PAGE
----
Your parents were probably some of the first people you turned to for support when you realised your child had problems. I hope you received the help you needed but you may have found them less supportive than you expected, especially in the early days.
After a lifetime of hard work and worry bringing up their own children, most people look forward to relaxing and enjoying their grandchildren. When their longed-for grandchild brings sorrow as well as joy, their dreams are shattered. For your parents, your child's condition is a double tragedy. Although they grieve for their grandchild, they may be even sadder to see their own child (you) so hurt and unhappy.
The situation can be particularly difficult for a lone grandparent. He or, more probably, she has no one with whom to share the worries or the sorrow. As a result, she may turn to you for the support she needs just when you have no energy spare to give it. If this happens to you, ask another relative or family friend to ease the demands on you by having more contact than usual with your Mum or Dad.
Being older than you, your parents were brought up at a time when disability, especially mental disability, was far less acceptable than it is today. They may never have known any disabled people and their ideas may be influenced by old wives' tales and other misinformation. As a result they may take longer then you to accept what has happened.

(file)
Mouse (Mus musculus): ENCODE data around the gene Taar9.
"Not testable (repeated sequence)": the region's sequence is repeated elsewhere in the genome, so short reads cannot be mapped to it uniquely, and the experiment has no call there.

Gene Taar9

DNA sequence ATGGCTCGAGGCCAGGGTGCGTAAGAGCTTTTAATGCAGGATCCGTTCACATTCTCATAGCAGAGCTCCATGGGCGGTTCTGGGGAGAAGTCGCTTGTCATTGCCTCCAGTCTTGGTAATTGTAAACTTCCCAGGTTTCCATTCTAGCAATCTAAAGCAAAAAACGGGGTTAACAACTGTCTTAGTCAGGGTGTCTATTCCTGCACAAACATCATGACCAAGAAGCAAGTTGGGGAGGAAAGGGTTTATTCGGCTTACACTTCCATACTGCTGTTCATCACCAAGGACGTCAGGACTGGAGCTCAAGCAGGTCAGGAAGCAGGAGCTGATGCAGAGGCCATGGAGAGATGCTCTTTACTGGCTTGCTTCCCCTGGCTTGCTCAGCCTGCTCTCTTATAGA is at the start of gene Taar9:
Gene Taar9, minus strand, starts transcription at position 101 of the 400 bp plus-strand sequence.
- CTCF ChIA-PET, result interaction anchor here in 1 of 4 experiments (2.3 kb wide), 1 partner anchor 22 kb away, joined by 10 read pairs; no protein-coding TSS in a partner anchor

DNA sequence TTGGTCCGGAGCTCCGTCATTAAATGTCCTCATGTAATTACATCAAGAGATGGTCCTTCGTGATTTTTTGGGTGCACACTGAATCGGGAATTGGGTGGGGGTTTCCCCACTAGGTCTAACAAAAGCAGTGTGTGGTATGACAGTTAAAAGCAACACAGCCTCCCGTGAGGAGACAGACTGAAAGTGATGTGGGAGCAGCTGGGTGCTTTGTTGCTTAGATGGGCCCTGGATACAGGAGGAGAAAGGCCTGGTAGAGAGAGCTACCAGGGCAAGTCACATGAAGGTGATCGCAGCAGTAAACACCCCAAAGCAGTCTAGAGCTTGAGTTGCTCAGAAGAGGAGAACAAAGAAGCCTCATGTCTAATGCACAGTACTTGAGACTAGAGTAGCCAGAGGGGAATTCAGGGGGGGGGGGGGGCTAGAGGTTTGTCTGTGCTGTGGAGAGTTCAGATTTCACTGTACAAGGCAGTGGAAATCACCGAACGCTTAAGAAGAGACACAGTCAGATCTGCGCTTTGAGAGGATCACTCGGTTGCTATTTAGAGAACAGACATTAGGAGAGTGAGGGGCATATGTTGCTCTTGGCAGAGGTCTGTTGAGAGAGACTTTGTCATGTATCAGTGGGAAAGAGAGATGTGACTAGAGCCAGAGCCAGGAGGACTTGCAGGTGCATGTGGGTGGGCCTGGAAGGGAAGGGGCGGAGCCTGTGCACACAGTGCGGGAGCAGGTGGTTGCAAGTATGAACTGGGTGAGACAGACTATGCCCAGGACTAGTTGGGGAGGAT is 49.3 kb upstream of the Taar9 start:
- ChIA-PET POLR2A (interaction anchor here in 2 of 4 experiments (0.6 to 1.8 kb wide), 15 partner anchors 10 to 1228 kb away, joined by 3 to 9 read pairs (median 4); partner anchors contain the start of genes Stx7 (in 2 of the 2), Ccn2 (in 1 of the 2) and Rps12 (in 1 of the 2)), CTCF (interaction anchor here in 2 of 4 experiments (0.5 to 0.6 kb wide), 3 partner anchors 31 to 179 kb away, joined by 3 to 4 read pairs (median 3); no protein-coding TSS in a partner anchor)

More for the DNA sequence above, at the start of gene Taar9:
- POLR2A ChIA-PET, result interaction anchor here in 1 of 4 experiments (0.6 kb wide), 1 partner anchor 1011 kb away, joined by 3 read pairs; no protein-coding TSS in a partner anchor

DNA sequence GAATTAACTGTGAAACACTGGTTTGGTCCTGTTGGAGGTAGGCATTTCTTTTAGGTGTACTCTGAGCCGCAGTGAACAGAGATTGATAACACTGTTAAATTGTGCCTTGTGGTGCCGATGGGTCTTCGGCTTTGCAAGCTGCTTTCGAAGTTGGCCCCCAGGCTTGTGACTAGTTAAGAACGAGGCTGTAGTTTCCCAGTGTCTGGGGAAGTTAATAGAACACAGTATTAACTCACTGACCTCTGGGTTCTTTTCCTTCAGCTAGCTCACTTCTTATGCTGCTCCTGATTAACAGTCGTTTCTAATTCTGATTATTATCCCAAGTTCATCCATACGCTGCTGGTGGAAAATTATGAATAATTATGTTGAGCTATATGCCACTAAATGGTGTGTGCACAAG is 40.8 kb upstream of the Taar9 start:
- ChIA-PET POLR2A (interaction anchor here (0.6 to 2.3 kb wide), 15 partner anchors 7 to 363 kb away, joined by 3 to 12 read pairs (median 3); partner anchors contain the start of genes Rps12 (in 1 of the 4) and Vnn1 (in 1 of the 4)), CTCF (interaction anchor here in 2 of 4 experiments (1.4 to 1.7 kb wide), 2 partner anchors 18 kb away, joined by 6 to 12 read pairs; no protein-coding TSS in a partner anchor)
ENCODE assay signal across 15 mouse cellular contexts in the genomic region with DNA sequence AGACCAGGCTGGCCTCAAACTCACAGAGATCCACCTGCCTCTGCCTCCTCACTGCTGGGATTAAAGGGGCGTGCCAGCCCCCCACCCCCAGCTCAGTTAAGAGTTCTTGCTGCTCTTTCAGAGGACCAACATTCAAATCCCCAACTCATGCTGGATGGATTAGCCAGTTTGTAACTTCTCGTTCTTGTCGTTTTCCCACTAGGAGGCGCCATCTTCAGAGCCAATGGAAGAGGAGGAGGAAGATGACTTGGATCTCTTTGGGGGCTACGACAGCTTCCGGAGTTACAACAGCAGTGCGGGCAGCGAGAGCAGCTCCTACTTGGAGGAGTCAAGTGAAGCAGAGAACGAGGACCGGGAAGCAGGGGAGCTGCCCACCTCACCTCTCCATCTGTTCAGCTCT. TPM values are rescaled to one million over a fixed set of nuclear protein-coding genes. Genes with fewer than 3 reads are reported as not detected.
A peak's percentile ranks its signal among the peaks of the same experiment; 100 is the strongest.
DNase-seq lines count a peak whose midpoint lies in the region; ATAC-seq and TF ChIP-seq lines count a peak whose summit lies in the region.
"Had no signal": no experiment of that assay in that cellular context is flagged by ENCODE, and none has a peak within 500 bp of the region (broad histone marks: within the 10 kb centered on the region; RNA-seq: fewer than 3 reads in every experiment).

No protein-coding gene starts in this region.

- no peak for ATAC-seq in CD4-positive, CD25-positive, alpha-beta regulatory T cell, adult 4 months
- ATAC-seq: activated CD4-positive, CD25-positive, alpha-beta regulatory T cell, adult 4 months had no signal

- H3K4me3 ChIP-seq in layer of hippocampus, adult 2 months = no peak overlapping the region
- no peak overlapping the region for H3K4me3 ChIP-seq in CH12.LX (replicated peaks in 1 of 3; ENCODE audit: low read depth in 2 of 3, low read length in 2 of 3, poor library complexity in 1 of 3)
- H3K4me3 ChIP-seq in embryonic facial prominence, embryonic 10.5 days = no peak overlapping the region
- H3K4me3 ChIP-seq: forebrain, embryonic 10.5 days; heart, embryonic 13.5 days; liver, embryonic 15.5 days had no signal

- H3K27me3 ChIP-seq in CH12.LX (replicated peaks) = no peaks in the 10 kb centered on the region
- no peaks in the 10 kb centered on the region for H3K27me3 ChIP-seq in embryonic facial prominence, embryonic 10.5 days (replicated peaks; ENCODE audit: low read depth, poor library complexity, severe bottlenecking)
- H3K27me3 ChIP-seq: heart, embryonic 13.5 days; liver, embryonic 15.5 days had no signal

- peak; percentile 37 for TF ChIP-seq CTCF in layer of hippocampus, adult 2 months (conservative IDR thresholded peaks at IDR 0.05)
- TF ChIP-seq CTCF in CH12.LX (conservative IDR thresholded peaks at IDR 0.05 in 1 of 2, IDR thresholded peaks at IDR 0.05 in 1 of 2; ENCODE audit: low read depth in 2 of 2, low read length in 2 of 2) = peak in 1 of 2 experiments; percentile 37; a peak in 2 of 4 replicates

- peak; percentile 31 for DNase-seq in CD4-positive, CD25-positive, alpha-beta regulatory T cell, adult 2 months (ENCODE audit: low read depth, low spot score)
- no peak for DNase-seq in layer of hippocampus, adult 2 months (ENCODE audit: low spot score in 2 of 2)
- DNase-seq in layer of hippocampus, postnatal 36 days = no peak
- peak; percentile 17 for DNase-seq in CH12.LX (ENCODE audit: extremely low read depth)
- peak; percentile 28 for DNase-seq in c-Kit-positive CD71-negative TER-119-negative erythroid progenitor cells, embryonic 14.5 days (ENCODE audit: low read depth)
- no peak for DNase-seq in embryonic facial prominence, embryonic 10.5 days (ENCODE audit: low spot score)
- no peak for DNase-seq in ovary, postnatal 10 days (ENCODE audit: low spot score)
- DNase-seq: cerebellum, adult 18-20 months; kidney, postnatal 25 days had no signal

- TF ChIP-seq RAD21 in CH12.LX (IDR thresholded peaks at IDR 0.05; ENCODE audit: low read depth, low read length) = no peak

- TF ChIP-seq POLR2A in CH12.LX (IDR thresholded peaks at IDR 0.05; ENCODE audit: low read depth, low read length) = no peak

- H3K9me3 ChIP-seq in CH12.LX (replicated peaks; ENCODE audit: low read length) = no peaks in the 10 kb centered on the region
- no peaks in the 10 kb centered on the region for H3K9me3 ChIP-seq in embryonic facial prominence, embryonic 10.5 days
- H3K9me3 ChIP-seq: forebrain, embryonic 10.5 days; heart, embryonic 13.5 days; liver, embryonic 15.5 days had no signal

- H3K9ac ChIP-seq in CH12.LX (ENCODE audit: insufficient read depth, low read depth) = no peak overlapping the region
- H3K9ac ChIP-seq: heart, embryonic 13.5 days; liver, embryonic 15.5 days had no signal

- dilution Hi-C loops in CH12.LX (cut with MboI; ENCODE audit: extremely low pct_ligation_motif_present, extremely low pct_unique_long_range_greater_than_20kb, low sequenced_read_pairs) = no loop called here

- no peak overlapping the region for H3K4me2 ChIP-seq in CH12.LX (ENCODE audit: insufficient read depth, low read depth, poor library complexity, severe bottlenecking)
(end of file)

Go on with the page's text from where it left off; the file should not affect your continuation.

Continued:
Unlike you, they are not in the front line of child care so it's easier for them to opt out of the problem by opting out of contact with your child. Alternatively, they may try to deny the diagnosis, especially if your child appears normal. They may insist his learning difficulties are just normal slowness or that his cystic fibrosis is only chestiness which he will outgrow. Worse still, they may insist his problems are all your fault - that all would be well if only you followed their advice.
All these reactions usually improve with time as your parents work through their grief - having trouble coping initially does not mean they will never be supportive. Give them as much information as you can about your child's problems and how they can be helped. Leaflets are particularly useful as your parents can read them many times if necessary, instead of asking you to keep repeating facts and explanations. Remember they need to understand the situation before they can cope with it. Even if they opt out of visiting, continue to write or phone with news of their grandchild, stressing the positive side if you can.
If your parents hurt you by thoughtless comments or behaviour in those early weeks, try not to hold it against them for the rest of their lives. Even if the situation does not improve, try to feel sorrow at their inability to cope rather than anger at their reactions. Don't feel guilty either. If they can't face what has happened, it's their problem not yours.